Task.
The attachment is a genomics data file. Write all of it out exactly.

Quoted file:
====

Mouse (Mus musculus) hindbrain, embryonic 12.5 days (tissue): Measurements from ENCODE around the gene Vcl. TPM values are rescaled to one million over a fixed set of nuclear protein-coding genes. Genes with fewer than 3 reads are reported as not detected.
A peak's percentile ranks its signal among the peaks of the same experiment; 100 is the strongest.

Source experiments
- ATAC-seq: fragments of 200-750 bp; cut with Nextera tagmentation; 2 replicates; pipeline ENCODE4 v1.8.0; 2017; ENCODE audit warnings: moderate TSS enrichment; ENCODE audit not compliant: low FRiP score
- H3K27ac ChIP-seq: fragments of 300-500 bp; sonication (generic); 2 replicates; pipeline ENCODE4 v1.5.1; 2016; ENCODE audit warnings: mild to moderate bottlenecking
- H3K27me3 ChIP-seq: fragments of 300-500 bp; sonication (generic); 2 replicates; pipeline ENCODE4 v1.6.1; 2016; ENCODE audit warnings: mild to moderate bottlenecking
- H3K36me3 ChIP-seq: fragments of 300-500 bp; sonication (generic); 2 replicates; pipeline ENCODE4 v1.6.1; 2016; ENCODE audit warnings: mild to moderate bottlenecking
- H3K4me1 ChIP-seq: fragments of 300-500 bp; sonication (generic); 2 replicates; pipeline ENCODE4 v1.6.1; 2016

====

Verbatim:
Mouse (Mus musculus) hindbrain, embryonic 12.5 days (tissue): Measurements from ENCODE around the gene Vcl. TPM values are rescaled to one million over a fixed set of nuclear protein-coding genes. Genes with fewer than 3 reads are reported as not detected.
A peak's percentile ranks its signal among the peaks of the same experiment; 100 is the strongest.

Source experiments
- ATAC-seq: fragments of 200-750 bp; cut with Nextera tagmentation; 2 replicates; pipeline ENCODE4 v1.8.0; 2017; ENCODE audit warnings: moderate TSS enrichment; ENCODE audit not compliant: low FRiP score
- H3K27ac ChIP-seq: fragments of 300-500 bp; sonication (generic); 2 replicates; pipeline ENCODE4 v1.5.1; 2016; ENCODE audit warnings: mild to moderate bottlenecking
- H3K27me3 ChIP-seq: fragments of 300-500 bp; sonication (generic); 2 replicates; pipeline ENCODE4 v1.6.1; 2016; ENCODE audit warnings: mild to moderate bottlenecking
- H3K36me3 ChIP-seq: fragments of 300-500 bp; sonication (generic); 2 replicates; pipeline ENCODE4 v1.6.1; 2016; ENCODE audit warnings: mild to moderate bottlenecking
- H3K4me1 ChIP-seq: fragments of 300-500 bp; sonication (generic); 2 replicates; pipeline ENCODE4 v1.6.1; 2016